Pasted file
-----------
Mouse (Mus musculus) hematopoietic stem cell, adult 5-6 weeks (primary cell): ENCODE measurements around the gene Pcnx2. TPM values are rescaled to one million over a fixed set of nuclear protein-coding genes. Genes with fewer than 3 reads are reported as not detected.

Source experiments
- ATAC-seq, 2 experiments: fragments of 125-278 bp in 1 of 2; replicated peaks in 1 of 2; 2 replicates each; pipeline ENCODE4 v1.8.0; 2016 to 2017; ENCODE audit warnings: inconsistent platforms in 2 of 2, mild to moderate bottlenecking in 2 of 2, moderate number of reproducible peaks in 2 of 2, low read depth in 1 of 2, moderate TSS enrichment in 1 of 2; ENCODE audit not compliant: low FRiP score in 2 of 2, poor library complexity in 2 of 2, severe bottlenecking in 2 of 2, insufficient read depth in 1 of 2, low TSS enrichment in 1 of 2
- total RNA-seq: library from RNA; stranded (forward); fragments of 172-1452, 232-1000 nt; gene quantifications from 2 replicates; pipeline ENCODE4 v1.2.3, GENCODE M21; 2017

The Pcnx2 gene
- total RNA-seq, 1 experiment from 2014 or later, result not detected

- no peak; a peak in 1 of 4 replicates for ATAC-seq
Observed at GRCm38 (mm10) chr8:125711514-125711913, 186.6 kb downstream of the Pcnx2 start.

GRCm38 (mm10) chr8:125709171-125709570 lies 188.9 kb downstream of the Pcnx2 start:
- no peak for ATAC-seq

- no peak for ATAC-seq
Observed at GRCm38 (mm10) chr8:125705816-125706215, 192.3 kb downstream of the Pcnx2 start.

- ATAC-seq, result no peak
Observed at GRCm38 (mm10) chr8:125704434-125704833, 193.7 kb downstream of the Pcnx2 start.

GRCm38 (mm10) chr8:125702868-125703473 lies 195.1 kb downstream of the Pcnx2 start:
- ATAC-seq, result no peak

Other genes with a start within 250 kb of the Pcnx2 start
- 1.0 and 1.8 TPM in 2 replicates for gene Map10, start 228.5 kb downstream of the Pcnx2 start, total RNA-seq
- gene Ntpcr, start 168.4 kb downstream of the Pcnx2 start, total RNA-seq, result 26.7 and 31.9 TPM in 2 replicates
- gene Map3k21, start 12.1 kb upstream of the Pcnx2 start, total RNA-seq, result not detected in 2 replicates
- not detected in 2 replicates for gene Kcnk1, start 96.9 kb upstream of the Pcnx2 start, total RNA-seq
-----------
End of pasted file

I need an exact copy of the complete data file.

Mouse (Mus musculus) hematopoietic stem cell, adult 5-6 weeks (primary cell): ENCODE measurements around the gene Pcnx2. TPM values are rescaled to one million over a fixed set of nuclear protein-coding genes. Genes with fewer than 3 reads are reported as not detected.

Source experiments
- ATAC-seq, 2 experiments: fragments of 125-278 bp in 1 of 2; replicated peaks in 1 of 2; 2 replicates each; pipeline ENCODE4 v1.8.0; 2016 to 2017; ENCODE audit warnings: inconsistent platforms in 2 of 2, mild to moderate bottlenecking in 2 of 2, moderate number of reproducible peaks in 2 of 2, low read depth in 1 of 2, moderate TSS enrichment in 1 of 2; ENCODE audit not compliant: low FRiP score in 2 of 2, poor library complexity in 2 of 2, severe bottlenecking in 2 of 2, insufficient read depth in 1 of 2, low TSS enrichment in 1 of 2
- total RNA-seq: library from RNA; stranded (forward); fragments of 172-1452, 232-1000 nt; gene quantifications from 2 replicates; pipeline ENCODE4 v1.2.3, GENCODE M21; 2017

The Pcnx2 gene
- total RNA-seq, 1 experiment from 2014 or later, result not detected

- no peak; a peak in 1 of 4 replicates for ATAC-seq
Observed at GRCm38 (mm10) chr8:125711514-125711913, 186.6 kb downstream of the Pcnx2 start.

GRCm38 (mm10) chr8:125709171-125709570 lies 188.9 kb downstream of the Pcnx2 start:
- no peak for ATAC-seq

- no peak for ATAC-seq
Observed at GRCm38 (mm10) chr8:125705816-125706215, 192.3 kb downstream of the Pcnx2 start.

- ATAC-seq, result no peak
Observed at GRCm38 (mm10) chr8:125704434-125704833, 193.7 kb downstream of the Pcnx2 start.

GRCm38 (mm10) chr8:125702868-125703473 lies 195.1 kb downstream of the Pcnx2 start:
- ATAC-seq, result no peak

Other genes with a start within 250 kb of the Pcnx2 start
- 1.0 and 1.8 TPM in 2 replicates for gene Map10, start 228.5 kb downstream of the Pcnx2 start, total RNA-seq
- gene Ntpcr, start 168.4 kb downstream of the Pcnx2 start, total RNA-seq, result 26.7 and 31.9 TPM in 2 replicates
- gene Map3k21, start 12.1 kb upstream of the Pcnx2 start, total RNA-seq, result not detected in 2 replicates
- not detected in 2 replicates for gene Kcnk1, start 96.9 kb upstream of the Pcnx2 start, total RNA-seq